It was Y2K when I first moved to New York City. Back then just saying the words “New York City” felt thrilling. One would think my life was also thrilling – but somehow it wasn’t. All I really did in New York City was go to work during the week and nurse a hangover during the weekend. Other than the scenery, and a minor change in wardrobe, I was leading the same life I had led in Chennai – which is where I was dwelling right before I moved to the Big Apple. To say that I had managed to lead a most boring life in a most NOT boring city would be understating the fact.
Not surprisingly I was oblivious to this. I was under the impression that having managed to cross the Atlantic AND get a good job on Madison Avenue, the advertising capital of the world (if you don’t agree watch Mad Men then we will argue) I had already done something wildly cool – and way above my batting average. What brought my sub-par life in to sharp focus was a conversation with my then-boyfriend-who-is-now-my-husband. One evening he sat me down and explained that he had a goal. He was going to run the New York City marathon in a few months and he would be training intensively for it. Then he asked me what I planned to do with my spare time. Isn’t there anything you want to do? Any classes you want to take? And here comes the kicker – This is New York, you can do anything.
This is New York, you can do anything.
The words seemed to echo a little. I sat there feeling ashamed and inadequate. He was right, I was literally wasting an opportunity, but what the hell did I want to do?
I always wanted to learn French. Or something. I mumbled. And of course I was mumbling because what I was saying was lies. I had the opportunity to learn both French and Hindi in school and I had frittered it away. The result, as my father loves to put it, is that I now speak three languages—Poor Quality Hindi and Poor Quality English and Rubbish Quality French. There was no chance I was actually going to sit down and try that on again but I had to say something—who did he think he was with his stupid goals? We left it at that but the seed of embarrassment had been planted and with it the seeds of self-awareness. I was living life the way I had seen it being lived. I may have changed continents but it didn’t seem to matter – I was the same.
But then I started to explore and thanks to a friend at work I went to my first musical – Les Miz – and even my first concert at Madison Square Gardens! Not to brag but it was Prince (RIP). Of course at first all I could think of was the amount of money I had spent on the ticket. Why was I wasting my hard earned cash to watch someone sing songs I already had loaded on to my MP3 player (this was a long time ago people!)? But by the end of the evening I understood. First of all watching Prince do splits on stage is indeed completely different from listening to the song on a CD, but more than that I came out of Madison Square Gardens feeling like I was part of the city in a way I hadn’t before.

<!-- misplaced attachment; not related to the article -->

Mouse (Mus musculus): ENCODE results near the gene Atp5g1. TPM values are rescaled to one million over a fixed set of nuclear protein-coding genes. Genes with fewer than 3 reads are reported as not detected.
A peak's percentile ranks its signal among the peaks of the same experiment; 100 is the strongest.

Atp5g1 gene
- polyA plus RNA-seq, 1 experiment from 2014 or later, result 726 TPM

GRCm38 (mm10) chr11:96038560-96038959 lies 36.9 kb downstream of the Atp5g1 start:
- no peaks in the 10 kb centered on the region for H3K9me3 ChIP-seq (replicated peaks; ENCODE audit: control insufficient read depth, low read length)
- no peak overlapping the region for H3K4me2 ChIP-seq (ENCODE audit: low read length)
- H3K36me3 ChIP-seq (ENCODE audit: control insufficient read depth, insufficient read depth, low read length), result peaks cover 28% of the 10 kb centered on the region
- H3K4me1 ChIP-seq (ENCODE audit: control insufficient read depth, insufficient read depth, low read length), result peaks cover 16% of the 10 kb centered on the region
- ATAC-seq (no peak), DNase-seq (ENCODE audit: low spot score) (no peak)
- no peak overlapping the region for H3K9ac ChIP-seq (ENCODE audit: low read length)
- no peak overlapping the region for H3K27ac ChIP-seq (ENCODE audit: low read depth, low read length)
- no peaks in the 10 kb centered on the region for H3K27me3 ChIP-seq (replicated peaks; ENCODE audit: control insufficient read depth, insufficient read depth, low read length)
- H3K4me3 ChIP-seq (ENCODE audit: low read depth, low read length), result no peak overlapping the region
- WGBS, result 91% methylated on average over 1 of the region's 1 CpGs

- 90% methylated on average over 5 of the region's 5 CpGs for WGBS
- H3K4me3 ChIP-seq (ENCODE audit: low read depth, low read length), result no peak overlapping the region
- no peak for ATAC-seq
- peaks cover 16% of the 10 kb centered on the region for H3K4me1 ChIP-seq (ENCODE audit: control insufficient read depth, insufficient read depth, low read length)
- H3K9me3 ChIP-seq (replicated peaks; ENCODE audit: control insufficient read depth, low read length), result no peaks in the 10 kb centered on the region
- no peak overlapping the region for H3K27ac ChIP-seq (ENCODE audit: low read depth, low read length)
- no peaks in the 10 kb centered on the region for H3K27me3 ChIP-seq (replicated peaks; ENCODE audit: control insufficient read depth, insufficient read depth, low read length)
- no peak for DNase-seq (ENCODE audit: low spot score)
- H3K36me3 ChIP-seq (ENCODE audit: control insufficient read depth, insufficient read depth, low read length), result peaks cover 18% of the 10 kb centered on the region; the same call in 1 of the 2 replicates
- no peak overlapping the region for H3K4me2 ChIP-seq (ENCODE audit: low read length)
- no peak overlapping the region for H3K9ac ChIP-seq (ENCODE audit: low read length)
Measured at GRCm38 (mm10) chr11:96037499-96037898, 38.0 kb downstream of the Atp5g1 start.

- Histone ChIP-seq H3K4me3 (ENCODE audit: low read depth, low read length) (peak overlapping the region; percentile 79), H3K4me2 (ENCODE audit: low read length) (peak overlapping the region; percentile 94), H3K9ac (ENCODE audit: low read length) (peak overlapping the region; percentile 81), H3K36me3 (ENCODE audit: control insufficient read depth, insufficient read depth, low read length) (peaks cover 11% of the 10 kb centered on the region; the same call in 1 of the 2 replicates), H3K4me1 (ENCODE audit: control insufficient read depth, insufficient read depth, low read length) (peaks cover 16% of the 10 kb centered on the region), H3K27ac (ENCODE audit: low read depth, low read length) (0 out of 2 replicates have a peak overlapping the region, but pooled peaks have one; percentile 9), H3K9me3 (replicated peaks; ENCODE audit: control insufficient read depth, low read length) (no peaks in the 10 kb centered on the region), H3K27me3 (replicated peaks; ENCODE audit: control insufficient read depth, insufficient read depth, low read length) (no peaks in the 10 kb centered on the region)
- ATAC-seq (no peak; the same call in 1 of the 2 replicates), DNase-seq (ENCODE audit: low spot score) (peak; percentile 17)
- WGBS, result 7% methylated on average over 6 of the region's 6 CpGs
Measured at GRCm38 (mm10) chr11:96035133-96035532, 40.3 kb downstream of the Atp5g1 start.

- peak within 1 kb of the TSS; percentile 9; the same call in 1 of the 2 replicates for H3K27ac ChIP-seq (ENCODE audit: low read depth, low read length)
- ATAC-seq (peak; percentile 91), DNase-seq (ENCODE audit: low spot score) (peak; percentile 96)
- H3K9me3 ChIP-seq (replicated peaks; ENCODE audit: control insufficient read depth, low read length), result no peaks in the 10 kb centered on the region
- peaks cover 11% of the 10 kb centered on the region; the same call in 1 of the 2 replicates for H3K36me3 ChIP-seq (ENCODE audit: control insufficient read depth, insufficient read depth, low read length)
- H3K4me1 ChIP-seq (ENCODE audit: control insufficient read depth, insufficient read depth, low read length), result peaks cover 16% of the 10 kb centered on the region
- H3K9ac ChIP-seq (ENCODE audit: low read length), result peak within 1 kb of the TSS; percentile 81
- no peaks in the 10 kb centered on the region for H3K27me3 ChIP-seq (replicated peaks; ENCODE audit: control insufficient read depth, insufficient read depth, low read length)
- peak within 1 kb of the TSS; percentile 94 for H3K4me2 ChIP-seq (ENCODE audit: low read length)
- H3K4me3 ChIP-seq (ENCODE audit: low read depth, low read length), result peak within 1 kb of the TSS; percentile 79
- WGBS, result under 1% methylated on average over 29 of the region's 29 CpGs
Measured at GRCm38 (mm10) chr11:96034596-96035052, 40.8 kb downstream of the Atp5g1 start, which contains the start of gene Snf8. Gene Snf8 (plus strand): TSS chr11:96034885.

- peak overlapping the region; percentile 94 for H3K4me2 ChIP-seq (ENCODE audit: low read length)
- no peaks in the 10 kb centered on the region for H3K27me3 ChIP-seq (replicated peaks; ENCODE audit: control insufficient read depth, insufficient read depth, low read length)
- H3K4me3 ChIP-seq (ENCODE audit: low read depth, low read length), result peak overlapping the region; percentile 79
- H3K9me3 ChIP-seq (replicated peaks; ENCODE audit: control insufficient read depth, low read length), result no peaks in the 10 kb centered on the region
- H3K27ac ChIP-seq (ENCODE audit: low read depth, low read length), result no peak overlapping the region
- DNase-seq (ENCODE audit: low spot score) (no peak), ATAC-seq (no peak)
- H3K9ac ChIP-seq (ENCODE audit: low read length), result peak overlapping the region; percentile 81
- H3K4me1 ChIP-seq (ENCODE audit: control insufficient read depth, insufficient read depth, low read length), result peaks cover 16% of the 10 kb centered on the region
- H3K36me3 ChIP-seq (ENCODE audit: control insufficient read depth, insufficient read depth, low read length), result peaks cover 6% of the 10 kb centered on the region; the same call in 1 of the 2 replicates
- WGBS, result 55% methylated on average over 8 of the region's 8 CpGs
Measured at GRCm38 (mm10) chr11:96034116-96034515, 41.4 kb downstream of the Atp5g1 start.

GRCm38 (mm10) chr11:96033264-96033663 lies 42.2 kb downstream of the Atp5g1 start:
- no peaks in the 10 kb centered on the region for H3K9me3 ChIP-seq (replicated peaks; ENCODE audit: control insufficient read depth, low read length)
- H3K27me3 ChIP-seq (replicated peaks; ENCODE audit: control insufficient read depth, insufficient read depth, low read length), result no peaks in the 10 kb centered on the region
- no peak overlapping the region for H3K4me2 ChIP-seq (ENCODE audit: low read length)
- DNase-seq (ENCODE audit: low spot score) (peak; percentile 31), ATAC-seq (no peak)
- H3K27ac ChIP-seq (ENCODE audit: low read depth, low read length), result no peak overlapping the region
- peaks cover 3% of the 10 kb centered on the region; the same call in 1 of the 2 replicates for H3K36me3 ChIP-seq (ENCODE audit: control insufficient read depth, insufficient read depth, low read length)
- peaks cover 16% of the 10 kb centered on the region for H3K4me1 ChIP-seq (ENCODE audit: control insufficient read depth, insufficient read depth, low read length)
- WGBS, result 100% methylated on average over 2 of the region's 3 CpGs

A few weeks later I did something else I had never done – I watched my first Gay Pride parade march past me. A Pride parade – for those of you who have never attended one – is basically a supremely cool, incredibly fun, extremely attractive political rally. I had never considered the plight of the LGBTQIA community (back then it was just LGBT – how times have changed!), I had not been raised to even consider their rights, I had been raised to think there is only one way to love and live! My mind was irrevocably changed that day.
And then finally, after much trial and error, I found my thing. Thanks to a confident New York woman. I was standing in the lobby of a small theatre school. Maybe watching Les Miz and Prince had inspired me. As I was looking at the class listings to see what class a full-time account executive at an ad agency could possibly commit to a woman struck up a conversation with me. She told me there was a free comedy class being offered and that she was going. She then suggested I go with her. WIERDO! I didn’t even know her. Plus. I had to watch TV when I got home. I didn’t have time to do spontaneous comedy classes. But I went. I had started to embrace this mad, crazy city – it didn’t make sense to stop now.
I never saw that woman again but I signed up for 16 weeks of weekend classes to learn a form of comedy called “improv”.
Improvised comedy is a style of comedy that unlike stand-up requires you to work in groups. But the part that really appealed to me was you made stuff up as you went along, so no tedious learning of lines. The class was packed with people like myself who had full-time jobs and some even had kids! Yet here they were pursuing something more. Most of them knew they would never give up their day-jobs in favor of comedy but that didn’t matter.
What mattered was I realized why I love the world – because it is never, ever boring. No matter where on this planet you go the world will entertain you, your job is to be ready and willing to join in the fun. The world is never boring – although often we the people of the world can be!
#SayYesTotheWorld #Travel #Lufthansa